So, it seems the fix is in for traditional power in Virginia. That was certainly the case with former Gov. Robert F. McDonnell who wanted to make Virginia “the energy capital of the East Coast.” He strongly backed offshore drilling. Incoming Gov. Terry McAuliffe had been suspicious of offshore drilling in 2009 when he first ran for governor but has since changed his position to the consternation of environmentalists.

“We’re really disappointed but not surprised,” says Glen Besa, head of the Sierra Club’s Virginia chapter.

Share this article


(comments below)


(comments below)


11 responses to “Dominion Benefits As Renewables Struggle”

  1. larryg Avatar

    Crony capitalism, rent-seeking, etc, et all is alive and well in the Commonwealth and not one whimper of complaint from the sniveling critics of wind/solar.

    excellent point, Peter!

  2. Breckinridge Avatar

    The Post got a couple of things wrong. It isn’t “research” that the ratepayers are going to be charged for but the full range of regulatory and engineering costs related to North Anna 3 over the past six or seven years. $400 million. And by compressing those costs into one rate cycle, and by expensing them as operating costs, the added cost will provide an artificial result in the 2015 rate case.

    Another point the Post got wrong. It reported that Dominion’ current rates are excessive by $280 million per cycle, but it is $280 million per year and $560 million per cycle. So this is a win-win for the utility, in that it reduces the risk that its shareholders face over those development costs (but charging them to the customers now) and it gets to avoid having to rebate excess profits in the 2015 rate case. We got rate credits in 2009 and 2011, but don’t count on them ever again.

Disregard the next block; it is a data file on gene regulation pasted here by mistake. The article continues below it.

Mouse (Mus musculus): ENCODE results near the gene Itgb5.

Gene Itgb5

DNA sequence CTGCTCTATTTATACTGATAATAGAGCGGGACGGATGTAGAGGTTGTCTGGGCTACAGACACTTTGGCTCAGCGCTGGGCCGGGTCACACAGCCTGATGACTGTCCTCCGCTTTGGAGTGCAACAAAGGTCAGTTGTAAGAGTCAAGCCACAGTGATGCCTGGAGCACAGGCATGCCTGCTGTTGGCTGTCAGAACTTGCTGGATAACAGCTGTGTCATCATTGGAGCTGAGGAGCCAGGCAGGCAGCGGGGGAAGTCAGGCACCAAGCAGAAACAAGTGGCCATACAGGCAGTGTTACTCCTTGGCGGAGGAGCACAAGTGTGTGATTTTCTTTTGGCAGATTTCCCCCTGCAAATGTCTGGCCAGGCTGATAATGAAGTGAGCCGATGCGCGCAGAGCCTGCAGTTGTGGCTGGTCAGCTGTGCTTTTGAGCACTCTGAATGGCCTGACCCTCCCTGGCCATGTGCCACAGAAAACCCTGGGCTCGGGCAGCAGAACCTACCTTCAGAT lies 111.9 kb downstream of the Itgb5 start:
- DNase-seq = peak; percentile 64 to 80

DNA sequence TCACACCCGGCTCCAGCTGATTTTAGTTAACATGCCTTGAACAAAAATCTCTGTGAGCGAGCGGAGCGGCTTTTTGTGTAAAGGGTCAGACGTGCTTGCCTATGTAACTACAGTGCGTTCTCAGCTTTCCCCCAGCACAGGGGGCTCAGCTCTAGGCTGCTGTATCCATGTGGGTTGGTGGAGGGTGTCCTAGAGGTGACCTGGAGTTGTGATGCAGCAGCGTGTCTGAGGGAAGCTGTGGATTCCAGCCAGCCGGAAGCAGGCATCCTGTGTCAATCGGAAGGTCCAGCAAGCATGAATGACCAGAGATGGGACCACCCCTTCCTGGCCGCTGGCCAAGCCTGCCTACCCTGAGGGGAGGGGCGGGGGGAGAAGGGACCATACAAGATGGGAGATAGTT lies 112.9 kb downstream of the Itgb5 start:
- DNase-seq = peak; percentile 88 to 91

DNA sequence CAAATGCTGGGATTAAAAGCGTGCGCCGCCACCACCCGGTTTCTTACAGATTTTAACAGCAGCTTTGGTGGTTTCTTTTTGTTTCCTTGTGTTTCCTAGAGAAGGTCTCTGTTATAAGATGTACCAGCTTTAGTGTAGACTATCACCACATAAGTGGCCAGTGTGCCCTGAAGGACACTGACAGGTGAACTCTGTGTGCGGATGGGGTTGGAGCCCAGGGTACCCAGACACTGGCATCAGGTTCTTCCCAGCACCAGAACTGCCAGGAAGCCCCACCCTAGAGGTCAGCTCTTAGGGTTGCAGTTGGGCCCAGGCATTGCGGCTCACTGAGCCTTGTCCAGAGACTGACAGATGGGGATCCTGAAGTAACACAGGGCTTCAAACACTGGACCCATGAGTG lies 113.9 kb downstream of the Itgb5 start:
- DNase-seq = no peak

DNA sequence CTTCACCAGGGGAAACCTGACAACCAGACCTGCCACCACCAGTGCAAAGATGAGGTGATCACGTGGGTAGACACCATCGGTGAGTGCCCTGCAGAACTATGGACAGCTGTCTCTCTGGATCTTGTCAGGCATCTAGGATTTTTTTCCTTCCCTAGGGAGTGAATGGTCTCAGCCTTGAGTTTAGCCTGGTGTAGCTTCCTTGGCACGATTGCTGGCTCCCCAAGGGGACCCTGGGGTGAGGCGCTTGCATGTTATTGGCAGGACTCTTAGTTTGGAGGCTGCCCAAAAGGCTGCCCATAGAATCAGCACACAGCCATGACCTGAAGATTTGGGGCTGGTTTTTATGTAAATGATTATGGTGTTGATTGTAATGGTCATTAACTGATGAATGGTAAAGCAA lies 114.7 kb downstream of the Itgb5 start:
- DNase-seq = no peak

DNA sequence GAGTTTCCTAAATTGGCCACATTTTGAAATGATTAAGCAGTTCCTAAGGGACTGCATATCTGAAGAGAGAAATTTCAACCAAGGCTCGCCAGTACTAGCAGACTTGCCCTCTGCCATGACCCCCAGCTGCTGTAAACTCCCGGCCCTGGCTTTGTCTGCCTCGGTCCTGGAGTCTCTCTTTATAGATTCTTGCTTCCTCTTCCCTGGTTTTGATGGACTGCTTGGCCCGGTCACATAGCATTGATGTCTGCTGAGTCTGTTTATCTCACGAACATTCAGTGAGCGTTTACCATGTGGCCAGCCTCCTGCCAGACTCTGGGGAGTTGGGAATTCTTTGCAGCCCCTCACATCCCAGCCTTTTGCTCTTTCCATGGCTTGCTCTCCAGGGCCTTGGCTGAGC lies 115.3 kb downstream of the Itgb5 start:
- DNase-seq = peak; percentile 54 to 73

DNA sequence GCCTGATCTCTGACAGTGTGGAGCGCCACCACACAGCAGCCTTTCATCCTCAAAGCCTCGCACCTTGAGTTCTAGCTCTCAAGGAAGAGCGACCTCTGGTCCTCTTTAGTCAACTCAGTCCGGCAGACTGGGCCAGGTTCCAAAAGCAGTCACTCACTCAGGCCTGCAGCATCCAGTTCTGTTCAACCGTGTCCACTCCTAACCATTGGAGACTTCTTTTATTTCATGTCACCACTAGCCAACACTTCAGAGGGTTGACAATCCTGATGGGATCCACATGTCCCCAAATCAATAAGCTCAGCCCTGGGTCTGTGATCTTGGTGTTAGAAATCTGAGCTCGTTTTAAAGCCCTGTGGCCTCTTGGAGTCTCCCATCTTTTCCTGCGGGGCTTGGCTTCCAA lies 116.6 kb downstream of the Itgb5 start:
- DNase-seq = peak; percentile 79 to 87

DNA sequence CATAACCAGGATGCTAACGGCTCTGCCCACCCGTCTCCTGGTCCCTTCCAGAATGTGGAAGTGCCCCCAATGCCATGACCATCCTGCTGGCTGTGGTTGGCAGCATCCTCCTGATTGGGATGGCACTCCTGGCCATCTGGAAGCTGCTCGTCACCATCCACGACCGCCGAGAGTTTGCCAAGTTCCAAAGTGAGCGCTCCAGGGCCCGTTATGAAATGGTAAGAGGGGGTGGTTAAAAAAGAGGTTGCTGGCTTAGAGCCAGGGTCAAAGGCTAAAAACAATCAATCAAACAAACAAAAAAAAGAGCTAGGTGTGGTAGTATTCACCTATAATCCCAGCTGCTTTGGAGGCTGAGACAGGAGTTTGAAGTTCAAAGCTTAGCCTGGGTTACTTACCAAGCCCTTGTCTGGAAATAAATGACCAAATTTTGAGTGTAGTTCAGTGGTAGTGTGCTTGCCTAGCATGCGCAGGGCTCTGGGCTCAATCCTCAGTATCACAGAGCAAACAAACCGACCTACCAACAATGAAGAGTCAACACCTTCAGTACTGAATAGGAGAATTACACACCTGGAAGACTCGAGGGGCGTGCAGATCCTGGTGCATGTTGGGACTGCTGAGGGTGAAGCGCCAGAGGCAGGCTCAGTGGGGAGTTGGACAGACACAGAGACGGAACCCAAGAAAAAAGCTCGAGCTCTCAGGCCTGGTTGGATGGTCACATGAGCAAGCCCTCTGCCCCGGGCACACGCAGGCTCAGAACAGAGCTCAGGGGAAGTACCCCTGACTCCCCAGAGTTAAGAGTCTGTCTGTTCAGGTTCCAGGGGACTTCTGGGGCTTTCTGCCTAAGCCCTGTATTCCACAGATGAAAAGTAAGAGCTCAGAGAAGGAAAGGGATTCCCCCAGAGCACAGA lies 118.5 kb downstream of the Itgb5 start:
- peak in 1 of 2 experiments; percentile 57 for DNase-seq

Why not in 2013? Dominion pulled the same stunt last year, compressing the storm damages into a single rate case when they should have been spread out over several years. That was another gift from the General Assembly, and in that case AG Cuccinelli helped wrap it up and delivered it. The GA and Cuccinelli took away a rate cut that would have put a quarter billion dollars a year back into customer hands.

    D’s return on equity is in the 10-11 percent range but their return on political capital is absolutely too high to calculate. Nobody needs to give $1 million annually in campaign contributions and hire a dozen lobbyists to do good things for Virginians.

  3. […] Original Post By Google News Click Here For The Entire Article […]

  4. larryg Avatar

    The only thing worse than government trying to run an electric grid is a govt-subsidized monopoly!

    I do not think we should be building last versions of a Nuke technology when newer, safer ones are in the pipeline but Dominion pretty much makes such decisions and the rest of us get to pay for it – even if it’s not the best thing for us downstream.

    I’d much prefer them to make the subsidy case – to upgrade the grid instead and to make it easier to use varied sources such as Nat Gas, solar, wind – and Nukes.

    Dominion thinks that we’re going to need more base load electricity.

    From what I’ve been reading in the WSJ and other publications – it’s not at all apparent that this is going to be the case – and there is a risk – that in a decade or two, well within the intended life of a NUKE) that we may see dramatic improvements in solar – such that people will start installing them even if Dominion is successfully in fending off rules to buy it.

    over time, the same thing could happen to Dominion that has happened to VDOT – as more efficient vehicles and things that use electricity is going to lead to less consumption …